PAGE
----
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Braves activate two-time All-Star 2B Ozzie Albies

The Braves announced Friday that second baseman Ozzie Albies has been reinstated from the 60-day injured list. Fellow infielder Ehire Adrianza was placed on the 10-day injured list with a strained quadriceps to open a spot on the active roster, while righty Jay Jackson was designated for assignment in order to clear a 40-man spot for Albies.

Albies, still just 25 years old, hasn’t appeared in a game since June 13 thanks to a broken left foot that ultimately required surgery. The Braves, at one point, were hopeful of a mid-August return for the two-time All-Star and Silver Slugger winner, but Albies’ recovery took a bit longer than that best-case scenario. Even without Albies’ all-around excellence, however, the Braves have been one of MLB’s hottest teams. Since his injury, Atlanta has played at a sweltering 52-28 pace, surging to just one game back of the NL East lead.

Inserting Albies back into the lineup will only make the Braves all the more dangerous. He is, after all, a .270/.321/.470 career hitter whose most recent full season, 2021, was also the first 30-homer campaign of his impressive young career.

In Albies’ absence, the Braves have cycled through several options at the keystone. None of Orlando Arcia, Phil Gosselin or the aforementioned Adrianza hit particularly well in limited action at the position, however, and the organization eventually made the decision to call top prospect Vaughn Grissom up directly from Double-A in an effort to get more production from second base. Grissom has flashed all the tools that make him such a ballyhooed prospect in his initial look at the MLB level, but his bat has also cooled after a blistering start to the his career. Grissom slashed .420/.463/.660 through his first 14 games (54 plate appearances), but he’s batting just .210/.269/.333 in 17 games since and has only one hit in his past five games.

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For now, Grissom will stay on the big league roster despite the fact that Albies will step back into a full-time role at second base. There’s been talk of giving Grissom some time in left field, where neither Eddie Rosario nor Marcell Ozuna has provided much value to the lineup this season. There are also DH at-bats to go around, of course, so it’s possible for both Albies and Grissom to be in the lineup — which would come at the expense of playing time for some combination of Rosario, Ozuna and deadline acquisition Robbie Grossman.

The 34-year-old Jackson wasn’t on the active roster prior to Friday’s move but had been occupying a 40-man spot while pitching with Triple-A Gwinnett. He’s handled himself quite nicely there, to put things mildly; in 17 2/3 frames with Gwinnett, Jackson allowed just three runs on 13 hits and three walks with 20 strikeouts — good for a 1.53 ERA.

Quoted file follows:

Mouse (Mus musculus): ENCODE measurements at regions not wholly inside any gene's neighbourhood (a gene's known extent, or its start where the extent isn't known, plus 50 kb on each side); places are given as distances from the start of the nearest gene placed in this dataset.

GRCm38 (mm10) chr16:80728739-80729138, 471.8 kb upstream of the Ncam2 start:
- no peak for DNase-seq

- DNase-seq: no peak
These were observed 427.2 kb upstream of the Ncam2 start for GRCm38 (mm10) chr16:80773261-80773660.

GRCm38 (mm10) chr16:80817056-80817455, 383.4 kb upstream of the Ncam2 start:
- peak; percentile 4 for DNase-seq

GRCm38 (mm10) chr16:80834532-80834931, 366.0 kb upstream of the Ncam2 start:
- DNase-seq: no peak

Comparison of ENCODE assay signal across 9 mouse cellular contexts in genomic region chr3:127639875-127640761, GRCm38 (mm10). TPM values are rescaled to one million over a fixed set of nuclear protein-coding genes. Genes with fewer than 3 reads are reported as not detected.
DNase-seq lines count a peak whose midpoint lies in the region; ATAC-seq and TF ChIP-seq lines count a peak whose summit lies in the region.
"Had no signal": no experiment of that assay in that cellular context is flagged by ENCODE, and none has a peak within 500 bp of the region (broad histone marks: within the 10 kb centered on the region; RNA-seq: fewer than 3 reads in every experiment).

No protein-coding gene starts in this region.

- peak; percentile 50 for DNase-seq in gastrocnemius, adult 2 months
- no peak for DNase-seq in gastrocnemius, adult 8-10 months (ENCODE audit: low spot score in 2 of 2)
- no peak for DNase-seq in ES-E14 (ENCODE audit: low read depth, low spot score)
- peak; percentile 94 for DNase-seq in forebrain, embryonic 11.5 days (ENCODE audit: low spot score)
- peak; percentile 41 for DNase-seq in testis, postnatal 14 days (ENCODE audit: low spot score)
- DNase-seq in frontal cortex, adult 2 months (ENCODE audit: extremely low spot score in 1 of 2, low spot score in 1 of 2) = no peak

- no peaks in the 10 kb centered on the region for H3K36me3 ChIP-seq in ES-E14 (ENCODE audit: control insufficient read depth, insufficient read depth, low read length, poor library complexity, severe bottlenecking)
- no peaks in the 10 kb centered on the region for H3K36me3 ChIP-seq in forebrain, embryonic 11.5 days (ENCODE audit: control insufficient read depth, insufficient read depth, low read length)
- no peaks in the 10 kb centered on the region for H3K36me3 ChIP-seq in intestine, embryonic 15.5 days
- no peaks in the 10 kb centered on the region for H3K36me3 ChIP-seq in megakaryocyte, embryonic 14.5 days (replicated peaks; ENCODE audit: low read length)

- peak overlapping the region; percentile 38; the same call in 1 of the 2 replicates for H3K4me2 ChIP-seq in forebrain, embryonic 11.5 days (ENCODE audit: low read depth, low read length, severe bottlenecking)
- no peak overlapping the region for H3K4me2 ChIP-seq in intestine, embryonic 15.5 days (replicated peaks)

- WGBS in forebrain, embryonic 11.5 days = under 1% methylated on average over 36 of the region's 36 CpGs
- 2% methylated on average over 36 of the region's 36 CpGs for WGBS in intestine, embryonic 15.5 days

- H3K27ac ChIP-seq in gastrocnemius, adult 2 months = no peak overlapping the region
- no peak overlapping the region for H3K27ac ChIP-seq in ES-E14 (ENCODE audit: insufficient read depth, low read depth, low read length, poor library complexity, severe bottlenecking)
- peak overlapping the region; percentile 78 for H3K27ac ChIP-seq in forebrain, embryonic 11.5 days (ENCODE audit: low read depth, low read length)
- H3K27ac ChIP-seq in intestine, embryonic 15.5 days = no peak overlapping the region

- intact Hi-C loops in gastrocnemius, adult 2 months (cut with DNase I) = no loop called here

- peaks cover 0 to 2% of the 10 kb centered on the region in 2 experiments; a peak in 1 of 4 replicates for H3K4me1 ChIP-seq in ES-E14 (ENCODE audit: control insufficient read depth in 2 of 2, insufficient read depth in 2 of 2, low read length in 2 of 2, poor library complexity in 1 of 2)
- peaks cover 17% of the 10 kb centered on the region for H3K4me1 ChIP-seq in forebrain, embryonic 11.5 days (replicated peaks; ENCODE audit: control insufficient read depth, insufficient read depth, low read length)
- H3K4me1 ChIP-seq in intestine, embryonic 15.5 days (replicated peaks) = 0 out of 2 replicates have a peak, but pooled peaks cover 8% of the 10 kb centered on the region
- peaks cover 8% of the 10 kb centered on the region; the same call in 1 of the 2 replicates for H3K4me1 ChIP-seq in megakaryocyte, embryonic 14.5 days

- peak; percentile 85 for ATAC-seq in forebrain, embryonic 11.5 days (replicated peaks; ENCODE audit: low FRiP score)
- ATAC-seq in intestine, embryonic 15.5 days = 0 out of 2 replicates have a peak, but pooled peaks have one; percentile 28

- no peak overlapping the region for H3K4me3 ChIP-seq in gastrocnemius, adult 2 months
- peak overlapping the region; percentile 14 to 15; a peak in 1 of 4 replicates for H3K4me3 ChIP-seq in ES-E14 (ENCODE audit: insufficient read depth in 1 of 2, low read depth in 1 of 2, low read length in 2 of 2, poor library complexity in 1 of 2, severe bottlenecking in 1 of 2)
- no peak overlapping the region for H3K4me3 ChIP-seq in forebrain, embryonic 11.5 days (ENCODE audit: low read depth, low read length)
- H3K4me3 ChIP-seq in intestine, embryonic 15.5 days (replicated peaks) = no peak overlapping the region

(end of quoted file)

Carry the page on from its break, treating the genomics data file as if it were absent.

Jackson’s DFA is largely a case of poor timing and unfortunate (for him) circumstances. He missed the first several months of the season due to a lat strain and never really got much of a look in Atlanta thanks to an already loaded bullpen. The Braves are deep in quality veteran options, with Kenley Jansen, Raisel Iglesias, A.J. Minter, Tyler Matzek, Collin McHugh and Kirby Yates all under contract and pitching well. Rookie left-hander Dylan Lee has quietly been dominant for Atlanta, and the only other spot in the bullpen is currently occupied by out-of-options righty Jackson Stephens, who has pitched to a solid 3.74 ERA in a multi-inning role there.

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The Braves could’ve opted to jettison Stephens and go with Jackson, but doing so would have required them to place Stephens on waivers, given his lack of minor league options. Jackson, who returned to the majors in 2021 after spending the 2020 season in Japan, can become a free agent at season’s end under the terms of the contract he inked, MLBTR has confirmed. As such, the choice effectively boils down to four more years of Stephens versus a few more weeks of Jackson.

Given that Jackson is still owed the balance of a $1.5M major league salary, wouldn’t be playoff-eligible for a new team and is a free agent after the season, there’s a good chance he’ll clear waivers even in spite of his big showing in Gwinnett. If that’s the case, he could remain on hand as a depth option who could be summoned in the event of a late injury. Either way, he’ll reach the open market again this winter on the heels of a solid 2021-22 showing in Triple-A and having posted a combined 3.52 ERA with a 30.5% strikeout rate and 12.6% walk rate in 23 big league innings between San Francisco (21 2/3) and Atlanta (1 1/3) over the past two seasons.


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